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Book Review

The Book Review:


o Although a book review, like a book report, spends some time discussing the content of the book, its main purpose is not informational, but analytical and persuasive. The writer, in analysing the content, format, argument, and context within which the book was written, argues that the book is worth reading or not.

Preparing to Write the Book Review: Before you write the book review, but
after you have read the book, you should make notes on the following areas: The Author: o Background and qualifications o Writing style o Use of sources (see Bibliography & Table of Charts & Figures) o His/her purpose in writing the book The Book Format: o Table of Contents o Section & Chapter Titles o Index o Introduction (often tells the format, purpose, and intended audience) The Content: o Introduction/Conclusion o Preface o Chapter summaries o Tables, Graphs, Figures, etc.

Structure of the Book Review: The following format can be used for the Book Review.
(Note: you do not have to answer every question; these are only suggestions to guide your writing). Introduction: o A general description of the book: title, author, subject, and format. Here you can include details about who the author is and where he/she stands in this field of inquiry. You can also link the title to the subject to show how the title explains the subject matter. o A brief summary of the purpose of the book and its general argument or theme. Include a statement about for whom the book is intended. o Your thesis about the book: What is your opinion on the ideas of the book? Is it a suitable/appropriate piece of writing about the problem for the audience it has identified?

Main Body Summary of the Content: o Write at least 3 4 sentences about the plot: (What was the story about? Who were the main characters? What did the main characters do in the story? Did the main characters run into problems or have any adventures? Who was your favourite character? Why?) o What is the writers style: simple/technical; persuasive/logical? Evaluation of the Text: This is the heart of your book review. You should discuss a variety of issues here: o How clearly is the book written? o Did the author achieve his/her goal? How did he/she do this or fall short? o What are the author's most important points? List at least two examples of how the author proved or did not prove points he was trying to make. o What possibilities does the book suggest for the reader? o What did the book leave out? o How the book compares to others on the subject? o What personal experiences do you have relating to the subject? o Could you relate to any of the characters in the story? o Have you ever done some of the things or felt some of the same things that the character did? o What did you like best about the book? What did you like least about the book? o If you could change something in the book, what would it be? Conclusion (Your recommendation) o Tie together any issues raised in the review o Would you recommend this book to another person? o What type of person would like this book? There is, of course, no set formula, but a general rule of thumb is that the first one-half to twothirds of the review should summarize the author's main ideas while the remainder of the report should evaluate the book.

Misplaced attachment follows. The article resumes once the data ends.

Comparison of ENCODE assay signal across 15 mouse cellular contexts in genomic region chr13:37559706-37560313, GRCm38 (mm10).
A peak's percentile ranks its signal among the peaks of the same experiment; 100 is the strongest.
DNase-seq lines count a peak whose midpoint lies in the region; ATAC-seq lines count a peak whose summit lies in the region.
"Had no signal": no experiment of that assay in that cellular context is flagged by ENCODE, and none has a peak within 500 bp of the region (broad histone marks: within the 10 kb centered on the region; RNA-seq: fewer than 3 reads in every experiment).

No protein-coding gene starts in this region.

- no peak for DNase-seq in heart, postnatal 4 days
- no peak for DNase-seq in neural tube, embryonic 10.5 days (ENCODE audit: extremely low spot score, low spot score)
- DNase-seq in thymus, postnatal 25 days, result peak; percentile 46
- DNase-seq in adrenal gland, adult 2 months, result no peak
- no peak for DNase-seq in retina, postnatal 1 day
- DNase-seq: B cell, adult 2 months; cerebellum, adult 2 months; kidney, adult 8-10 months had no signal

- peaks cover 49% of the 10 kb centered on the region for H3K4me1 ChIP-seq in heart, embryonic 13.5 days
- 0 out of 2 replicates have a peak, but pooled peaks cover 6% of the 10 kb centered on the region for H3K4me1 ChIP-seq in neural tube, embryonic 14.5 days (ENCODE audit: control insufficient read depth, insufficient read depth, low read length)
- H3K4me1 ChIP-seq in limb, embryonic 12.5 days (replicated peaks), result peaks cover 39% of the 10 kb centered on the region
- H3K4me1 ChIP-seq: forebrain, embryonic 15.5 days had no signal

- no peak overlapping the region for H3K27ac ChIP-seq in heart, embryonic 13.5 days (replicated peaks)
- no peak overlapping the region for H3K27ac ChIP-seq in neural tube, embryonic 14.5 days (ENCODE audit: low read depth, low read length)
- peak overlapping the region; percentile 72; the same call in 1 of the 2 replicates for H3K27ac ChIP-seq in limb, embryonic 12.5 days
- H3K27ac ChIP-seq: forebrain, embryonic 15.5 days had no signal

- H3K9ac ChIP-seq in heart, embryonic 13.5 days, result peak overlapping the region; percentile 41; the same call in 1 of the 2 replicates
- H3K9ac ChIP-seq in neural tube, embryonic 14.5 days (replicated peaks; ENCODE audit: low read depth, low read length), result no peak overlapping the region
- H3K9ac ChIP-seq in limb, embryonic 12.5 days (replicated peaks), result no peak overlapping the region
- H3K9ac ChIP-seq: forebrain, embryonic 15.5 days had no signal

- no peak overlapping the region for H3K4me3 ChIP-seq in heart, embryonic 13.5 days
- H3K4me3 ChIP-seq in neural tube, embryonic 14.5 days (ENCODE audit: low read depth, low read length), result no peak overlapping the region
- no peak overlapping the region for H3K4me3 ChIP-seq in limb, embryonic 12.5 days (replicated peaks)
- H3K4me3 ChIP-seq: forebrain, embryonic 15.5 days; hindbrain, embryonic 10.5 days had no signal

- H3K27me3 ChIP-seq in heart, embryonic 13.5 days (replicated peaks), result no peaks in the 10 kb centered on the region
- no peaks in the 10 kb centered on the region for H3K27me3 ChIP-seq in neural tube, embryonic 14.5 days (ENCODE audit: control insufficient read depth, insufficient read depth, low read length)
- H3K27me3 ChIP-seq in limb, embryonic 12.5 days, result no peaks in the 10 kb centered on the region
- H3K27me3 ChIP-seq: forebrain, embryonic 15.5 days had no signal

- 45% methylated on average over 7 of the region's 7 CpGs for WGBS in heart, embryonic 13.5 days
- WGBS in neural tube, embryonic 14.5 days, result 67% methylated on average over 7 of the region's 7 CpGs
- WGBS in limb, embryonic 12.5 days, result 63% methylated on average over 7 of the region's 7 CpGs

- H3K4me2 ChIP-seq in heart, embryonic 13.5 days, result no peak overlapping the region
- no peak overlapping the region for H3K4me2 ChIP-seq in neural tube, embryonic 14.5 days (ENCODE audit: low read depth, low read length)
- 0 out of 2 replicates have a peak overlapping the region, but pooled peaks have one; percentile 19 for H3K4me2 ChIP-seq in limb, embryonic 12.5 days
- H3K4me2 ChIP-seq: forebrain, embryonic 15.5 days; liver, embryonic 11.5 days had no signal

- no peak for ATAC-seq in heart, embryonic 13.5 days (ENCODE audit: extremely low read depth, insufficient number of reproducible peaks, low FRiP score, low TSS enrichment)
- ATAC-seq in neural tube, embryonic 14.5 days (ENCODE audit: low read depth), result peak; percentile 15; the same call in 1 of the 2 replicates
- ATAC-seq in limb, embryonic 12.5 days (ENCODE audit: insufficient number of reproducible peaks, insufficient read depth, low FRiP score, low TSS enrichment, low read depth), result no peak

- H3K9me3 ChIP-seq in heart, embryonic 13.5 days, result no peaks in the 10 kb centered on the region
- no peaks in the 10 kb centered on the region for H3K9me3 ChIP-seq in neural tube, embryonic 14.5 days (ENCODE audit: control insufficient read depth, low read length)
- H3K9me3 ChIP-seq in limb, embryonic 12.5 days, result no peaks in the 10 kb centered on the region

EDITING: Questions to ask yourself


Does my introduction clearly set out who the author is, what the book is about, and what I think about the value of the book? Have I clearly presented all the facts about the book: title, author, publication details, and content summary? Is my review well organized with an easily identifiable structure? Yes or No Yes or No Yes or No

Have I represented the books organizational structure and argument fairly and accurately? Have I presented evidence from the book to back up statements I have made about the author, his/her purpose, and the structure, research and argument of the book? Have I presented a balanced argument about the value of the book for its audience? (Harsh judgements are difficult to prove and show academic intolerance)

Yes or No Yes or No Yes or No